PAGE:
• You didn’t need to come out on this cold night
  • Craig’s arguments have all been refuted
  • Dr. Craig just doesn’t listen
  • Dr. Craig is not interested in getting at the truth
  • Dr. Craig is just interested in scoring debate points
  • The adversarial system is the wrong approach to decide truth
  • Dr. Craig is very confident about his take of physics

Second argument: The fallacy of arguing from authority

  • 95% of members of the NAS are atheists
  • Therefore Dr. Craig cannot use science

Third argument: Effects don’t require causes

  • I am going to pretend that Craig said that “every effect requires a cause”
  • Quantum mechanics shows that some effects occur without causes
  • A particle of uranium (which is not nothing, it is something) decays without a cause
  • This uncaused effect is the same as the universe coming into being out of nothing uncaused
  • Therefore the principle of sufficient reason is false

Fourth argument: Silicon-based life and the multiverse

  • If these constants had been different, maybe we would have other kinds of intelligent life, like silicon-based life
  • Carbon-based life is not the only kind of life, maybe you can have other kinds of life, none of which have been observed
  • There could be different kinds of life in other areas of the universe that we can’t see
  • There are things we can’t see that disprove the current physics that we can see
  • Quantum foam is evidence that a multiverse exists
  • The multiverse would solve the problem of fine-tuning

Fifth argument: The Euthyphro dilemma

  • The moral argument is refuted by Euthyphro dilemma
  • Dr. Craig is such a moron that he has never heard of the Euthyphro dilemma ever before
  • This is found in the first and simplest of Plato’s dialogs
  • Why is Dr. Craig so stupid that he has not read this simple dialog ever before?
  • Evolution explains why humans evolve arbitrary customs and conventions that vary by time and place
  • Alternative moral theories: utilitarianism, social contract, etc. that don’t require God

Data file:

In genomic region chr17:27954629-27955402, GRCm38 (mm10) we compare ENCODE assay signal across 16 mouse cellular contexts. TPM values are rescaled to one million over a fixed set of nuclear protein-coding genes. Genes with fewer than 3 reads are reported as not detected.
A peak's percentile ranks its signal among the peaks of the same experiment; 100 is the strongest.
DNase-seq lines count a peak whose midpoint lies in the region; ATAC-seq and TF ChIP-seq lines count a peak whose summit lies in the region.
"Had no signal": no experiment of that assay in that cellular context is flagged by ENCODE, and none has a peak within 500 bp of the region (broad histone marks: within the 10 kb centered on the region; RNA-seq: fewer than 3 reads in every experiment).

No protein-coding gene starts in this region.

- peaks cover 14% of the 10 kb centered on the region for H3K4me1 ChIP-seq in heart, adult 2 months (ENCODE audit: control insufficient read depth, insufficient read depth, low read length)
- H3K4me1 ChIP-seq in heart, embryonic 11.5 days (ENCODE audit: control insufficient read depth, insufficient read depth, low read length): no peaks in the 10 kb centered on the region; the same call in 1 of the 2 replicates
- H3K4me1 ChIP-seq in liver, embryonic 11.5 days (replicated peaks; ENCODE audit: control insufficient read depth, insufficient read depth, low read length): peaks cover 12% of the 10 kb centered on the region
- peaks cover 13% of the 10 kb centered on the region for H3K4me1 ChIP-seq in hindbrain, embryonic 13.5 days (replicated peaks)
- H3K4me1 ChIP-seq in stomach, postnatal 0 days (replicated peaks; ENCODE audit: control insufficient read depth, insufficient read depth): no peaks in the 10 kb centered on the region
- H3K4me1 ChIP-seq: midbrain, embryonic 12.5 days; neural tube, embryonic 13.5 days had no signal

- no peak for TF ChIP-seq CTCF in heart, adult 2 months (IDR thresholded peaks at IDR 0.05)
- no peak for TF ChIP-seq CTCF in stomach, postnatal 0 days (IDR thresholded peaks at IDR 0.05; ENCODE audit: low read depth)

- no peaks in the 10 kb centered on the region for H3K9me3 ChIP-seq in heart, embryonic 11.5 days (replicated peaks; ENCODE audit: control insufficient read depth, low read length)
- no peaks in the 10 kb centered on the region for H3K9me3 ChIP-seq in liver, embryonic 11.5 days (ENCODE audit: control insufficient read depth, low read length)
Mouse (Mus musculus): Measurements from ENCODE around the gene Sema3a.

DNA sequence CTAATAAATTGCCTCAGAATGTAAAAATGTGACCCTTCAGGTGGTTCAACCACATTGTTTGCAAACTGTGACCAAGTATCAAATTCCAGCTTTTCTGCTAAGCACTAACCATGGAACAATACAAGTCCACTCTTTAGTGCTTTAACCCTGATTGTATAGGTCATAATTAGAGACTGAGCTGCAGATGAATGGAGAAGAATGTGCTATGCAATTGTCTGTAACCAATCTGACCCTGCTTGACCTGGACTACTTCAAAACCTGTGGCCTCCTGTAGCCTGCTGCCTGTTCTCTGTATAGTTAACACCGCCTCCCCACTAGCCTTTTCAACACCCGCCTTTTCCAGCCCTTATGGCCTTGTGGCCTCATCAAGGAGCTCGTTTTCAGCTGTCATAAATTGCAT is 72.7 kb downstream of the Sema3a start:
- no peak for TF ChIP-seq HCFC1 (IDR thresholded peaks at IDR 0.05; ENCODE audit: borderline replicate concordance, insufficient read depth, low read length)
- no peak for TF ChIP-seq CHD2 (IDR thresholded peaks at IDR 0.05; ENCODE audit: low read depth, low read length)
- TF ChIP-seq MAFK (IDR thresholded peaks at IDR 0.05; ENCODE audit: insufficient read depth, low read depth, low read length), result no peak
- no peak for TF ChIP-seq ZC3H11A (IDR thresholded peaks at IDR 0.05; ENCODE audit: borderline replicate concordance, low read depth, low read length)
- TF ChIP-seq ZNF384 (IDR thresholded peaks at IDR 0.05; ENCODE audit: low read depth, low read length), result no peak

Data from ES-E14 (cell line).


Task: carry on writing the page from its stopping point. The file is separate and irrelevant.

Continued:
Sixth argument: Mormonism undermines Dr. Craig’s three minimal facts about Jesus

  • Why is Dr. Craig so stupid and ignorant to persist in pushing such an ignorant, stupid argument?
  • Mormonism is a silly religion that is not historically well founded
  • Therefore, Jesus was not buried
  • Islam is a silly religion that is not historically grounded
  • Therefore, the tomb was not found empty
  • Scientology is a silly religion that is not historically grounded
  • Therefore, the eyewitnesses didn’t have post-mortem appearances
  • Eyewitness testimony is unreliable in some cases
  • Therefore, eyewitness testimony was unreliable in this case
  • Apparitions of Mary are bizarre
  • Therefore, the majority of historians are wrong to think that the disciples saw post-mortem appearances

Seventh argument: Deductive problem of evil

  • Evil and suffering are logically incompatible with an all good, all powerful God

Eight argument: God is not just to allow evil and suffering

  • God cannot make the evils of this life right in the afterlife

Dr. Craig’s first rebuttal

Dr. Rosenberg sketched the deductive argument from evil.

Dr. Rosenberg presupposes naturalism. Naturalism is a false theory of knowledge:

1. It’s too restrictive: There are truths that cannot be proved by natural science.
2. It’s self-refuting: no scientific proof for naturalism exists.

That’s why epistemological naturalism is considered false by most philosophers of science.

But more importantly than that: Epistemological naturalism does not imply metaphysical naturalism. (E.g. – W. Quine)

Dr. Rosenberg has to present arguments in favor of (metaphysical) naturalism, not just assume that (metaphysical) naturalism is true.

Dr. Craig presented eight arguments against metaphysical naturalism taken from Rosenberg’s own book:

1. The argument from the intentionality (aboutness) of mental states implies non-physical minds (dualism), which is incompatible with naturalism
2. The existence of meaning in language is incompatible with naturalism, Rosenberg even says that all the sentences in his own book are meaningless
3. The existence of truth is incompatible with naturalism
4. The argument from moral praise and blame is incompatible with naturalism
5. Libertarian freedom (free will) is incompatible with naturalism
6. Purpose is incompatible with naturalism
7. The enduring concept of self is incompatible with naturalism
8. The experience of first-person subjectivity (“I”) is incompatible with naturalism

Metaphysical naturalism is false: it is irrational and it contradicts our experience of ourselves.

And epistemological naturalism is compatible with theism.

Rebutting Dr. Rosenberg’s responses:

1. Contingency: no response

2. Cosmological: he mis-states the first premise to say every effect… when it is whatever begins to exist…, the origin of the universe was not from a vacuum, virtual particles come from a vacuum not nothing, there are interpretations of QM that are compatible with determinism. Rosenberg has to believe that the entire universe popped into being from non-being.

3. Mathematics: no response

4. Fine-tuning: the multiverse is refuted by empirical observations of the universe. Without fine-tuning, it’s not that we still have silicon to make life out of. It’s that we lose basic minimal things like chemical diversity, matter, stars, planets, etc. No life of any kind, not just no carbon-based life.

5. Intentionality: no response.